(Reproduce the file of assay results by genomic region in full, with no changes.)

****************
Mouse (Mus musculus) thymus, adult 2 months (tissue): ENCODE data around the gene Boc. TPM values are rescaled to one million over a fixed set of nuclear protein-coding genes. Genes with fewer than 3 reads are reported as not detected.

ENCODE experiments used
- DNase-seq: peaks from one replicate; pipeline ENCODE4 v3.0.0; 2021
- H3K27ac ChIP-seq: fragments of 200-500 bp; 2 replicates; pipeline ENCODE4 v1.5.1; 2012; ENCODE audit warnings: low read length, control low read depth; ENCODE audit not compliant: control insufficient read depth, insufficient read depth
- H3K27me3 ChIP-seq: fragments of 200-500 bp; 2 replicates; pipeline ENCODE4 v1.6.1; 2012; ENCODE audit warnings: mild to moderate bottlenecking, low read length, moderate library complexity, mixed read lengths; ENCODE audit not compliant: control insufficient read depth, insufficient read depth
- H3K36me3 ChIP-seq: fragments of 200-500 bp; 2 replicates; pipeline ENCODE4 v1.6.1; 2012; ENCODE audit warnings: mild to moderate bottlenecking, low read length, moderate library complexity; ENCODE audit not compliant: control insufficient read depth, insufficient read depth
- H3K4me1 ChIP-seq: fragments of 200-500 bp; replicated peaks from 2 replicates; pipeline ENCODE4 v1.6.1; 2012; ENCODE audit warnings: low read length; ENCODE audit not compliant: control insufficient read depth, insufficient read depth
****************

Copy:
Mouse (Mus musculus) thymus, adult 2 months (tissue): ENCODE data around the gene Boc. TPM values are rescaled to one million over a fixed set of nuclear protein-coding genes. Genes with fewer than 3 reads are reported as not detected.

ENCODE experiments used
- DNase-seq: peaks from one replicate; pipeline ENCODE4 v3.0.0; 2021
- H3K27ac ChIP-seq: fragments of 200-500 bp; 2 replicates; pipeline ENCODE4 v1.5.1; 2012; ENCODE audit warnings: low read length, control low read depth; ENCODE audit not compliant: control insufficient read depth, insufficient read depth
- H3K27me3 ChIP-seq: fragments of 200-500 bp; 2 replicates; pipeline ENCODE4 v1.6.1; 2012; ENCODE audit warnings: mild to moderate bottlenecking, low read length, moderate library complexity, mixed read lengths; ENCODE audit not compliant: control insufficient read depth, insufficient read depth
- H3K36me3 ChIP-seq: fragments of 200-500 bp; 2 replicates; pipeline ENCODE4 v1.6.1; 2012; ENCODE audit warnings: mild to moderate bottlenecking, low read length, moderate library complexity; ENCODE audit not compliant: control insufficient read depth, insufficient read depth
- H3K4me1 ChIP-seq: fragments of 200-500 bp; replicated peaks from 2 replicates; pipeline ENCODE4 v1.6.1; 2012; ENCODE audit warnings: low read length; ENCODE audit not compliant: control insufficient read depth, insufficient read depth